The blog.

KRACK and your security

Updated 11.01.2017 to reflect the determination that Starry Station is not vulnerable to the suite of known KRACK exploit techniques.

You might have seen headlines over the past week about a flaw in the standard used to secure WiFi networks. It was discovered by a security researcher at KU Leuven in Belgium, and it can be used to exploit the encrypted communication between WiFi routers and devices.

The security protocol used by practically every consumer WiFi router — including Starry Station — is called WPA2, and parts of it were determined to be vulnerable to a type of attack, now known as KRACK (Key Reinstallation Attack). It’s a serious defect, not only because WPA2 was considered the best available encryption for WiFi networks, but also because the flaw was discovered in the standard itself, making the entire universe of WiFi devices potentially vulnerable to exploit.

Fortunately for our customers, we've worked with our wireless chip vendor to determine that Starry Station is not vulnerable to the suite of known KRACK exploits. That said, you should continue to exercise caution when connecting to other private or public WiFi networks.

There are multiple layers of security that protect the important things you do on the internet. Even if an attacker gained access to your network through KRACK techniques, your internet activity is still encrypted by security certificates and HTTPS — indicated by the little lock you see in the address bar on your web browser.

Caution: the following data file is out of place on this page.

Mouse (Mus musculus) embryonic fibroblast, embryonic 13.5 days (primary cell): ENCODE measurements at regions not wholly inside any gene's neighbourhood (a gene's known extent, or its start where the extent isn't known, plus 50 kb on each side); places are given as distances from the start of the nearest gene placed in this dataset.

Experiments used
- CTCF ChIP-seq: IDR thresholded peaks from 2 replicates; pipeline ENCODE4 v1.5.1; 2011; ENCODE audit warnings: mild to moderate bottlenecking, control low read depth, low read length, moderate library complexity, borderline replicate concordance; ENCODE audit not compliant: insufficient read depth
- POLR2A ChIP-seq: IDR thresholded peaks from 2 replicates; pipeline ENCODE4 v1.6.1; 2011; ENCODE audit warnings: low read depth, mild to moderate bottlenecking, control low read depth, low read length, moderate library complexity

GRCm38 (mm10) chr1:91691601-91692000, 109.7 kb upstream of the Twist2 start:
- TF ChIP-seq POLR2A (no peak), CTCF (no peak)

What you can do to stay safe

If you want to take additional steps to keep yourself safe, here’s what you can do:

  1. Apply updates as soon as they’re issued.
    If you have a non-Starry router make sure it and any WiFi-enabled devices on your network are installed with the latest updates. CERT, the Computer Emergency Readiness Team, maintains vulnerability notes and a list of vendor responses to known vulnerabilities like KRACK.

  2. Use secure sites whenever you’re dealing with private data on the internet.
    Almost every reputable banking, shopping, and social networking site uses the HTTPS protocol — just look for the lock icon in your address bar.

  3. Don’t connect to public WiFi networks.
    This is a best practice all the time, really, because there’s no way to know if the public hot spot has up-to-date security, or if someone nearby is intercepting everyone’s network traffic. If it’s necessary to use a public WiFi, be sure to use a VPN or a built-in service such as Google’s Android 8.0 WiFi Assistant.

  4. Use a VPN to encrypt your internet traffic.
    VPN services will secure network traffic from your devices, but you should only choose a trusted VPN, like those reviewed by Tom’s Guide. Keep in mind that you might need to turn it off to use some services like Netflix or the Apple App Store.

  5. Use an Ethernet connection instead of using WiFi.
    KRACK only affects WiFi networks, so you can get around the risk by hard wiring important devices like your computer if you're waiting for other vendors to issue patches.

How Starry is responding

Again, we have determined that Starry Station is not vulnerable to the known suite of KRACK exploits. We will continue to monitor the situation, however, and post updates to our customers if necessary.

Where you can learn more

If you want to dive into the details of the KRACK vulnerability, you can read more at the following resources:

  • KRACK Attacks: Created by the KU Leuven researcher that discovered the vulnerability and his research team. It has a lot of detailed, technical information.

  • CERT WPA Vulnerability Note: Good overview itemizing critical vulnerabilities and a lists of manufacturer responses.

  • Best VPN Services & Apps of 2017: The Tom’s Guide ratings and reviews of VPN services that can help keep you safe on the internet.